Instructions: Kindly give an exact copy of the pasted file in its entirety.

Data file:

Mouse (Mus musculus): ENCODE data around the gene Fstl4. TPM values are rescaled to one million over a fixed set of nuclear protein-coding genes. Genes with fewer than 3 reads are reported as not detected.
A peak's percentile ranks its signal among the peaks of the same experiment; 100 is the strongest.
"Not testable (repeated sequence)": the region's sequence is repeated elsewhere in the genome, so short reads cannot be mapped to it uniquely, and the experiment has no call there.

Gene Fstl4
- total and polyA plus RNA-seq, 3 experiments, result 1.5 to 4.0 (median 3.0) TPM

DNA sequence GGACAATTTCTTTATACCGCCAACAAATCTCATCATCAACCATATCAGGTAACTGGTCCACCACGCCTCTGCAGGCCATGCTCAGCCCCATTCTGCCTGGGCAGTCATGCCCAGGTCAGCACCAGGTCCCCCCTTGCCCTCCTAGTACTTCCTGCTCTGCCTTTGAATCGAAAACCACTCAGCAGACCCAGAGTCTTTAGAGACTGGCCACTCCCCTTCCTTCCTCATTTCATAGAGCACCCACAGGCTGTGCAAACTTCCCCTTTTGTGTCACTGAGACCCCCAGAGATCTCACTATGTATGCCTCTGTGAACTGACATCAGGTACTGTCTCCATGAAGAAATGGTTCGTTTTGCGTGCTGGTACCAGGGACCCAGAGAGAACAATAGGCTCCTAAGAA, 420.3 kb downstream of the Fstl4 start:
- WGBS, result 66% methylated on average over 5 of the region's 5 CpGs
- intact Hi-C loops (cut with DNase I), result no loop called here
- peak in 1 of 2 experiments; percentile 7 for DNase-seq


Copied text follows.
Mouse (Mus musculus): ENCODE data around the gene Fstl4. TPM values are rescaled to one million over a fixed set of nuclear protein-coding genes. Genes with fewer than 3 reads are reported as not detected.
A peak's percentile ranks its signal among the peaks of the same experiment; 100 is the strongest.
"Not testable (repeated sequence)": the region's sequence is repeated elsewhere in the genome, so short reads cannot be mapped to it uniquely, and the experiment has no call there.

Gene Fstl4
- total and polyA plus RNA-seq, 3 experiments, result 1.5 to 4.0 (median 3.0) TPM

DNA sequence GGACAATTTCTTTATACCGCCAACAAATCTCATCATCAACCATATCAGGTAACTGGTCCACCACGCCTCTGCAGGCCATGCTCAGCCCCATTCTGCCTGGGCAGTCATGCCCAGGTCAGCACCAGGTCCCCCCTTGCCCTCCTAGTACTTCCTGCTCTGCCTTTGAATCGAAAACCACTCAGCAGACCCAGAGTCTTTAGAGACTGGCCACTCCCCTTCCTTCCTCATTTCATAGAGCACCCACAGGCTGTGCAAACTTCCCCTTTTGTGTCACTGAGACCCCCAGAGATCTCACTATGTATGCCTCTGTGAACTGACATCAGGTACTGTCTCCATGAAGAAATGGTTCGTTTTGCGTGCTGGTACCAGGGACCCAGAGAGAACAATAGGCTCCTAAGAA, 420.3 kb downstream of the Fstl4 start:
- WGBS, result 66% methylated on average over 5 of the region's 5 CpGs
- intact Hi-C loops (cut with DNase I), result no loop called here
- peak in 1 of 2 experiments; percentile 7 for DNase-seq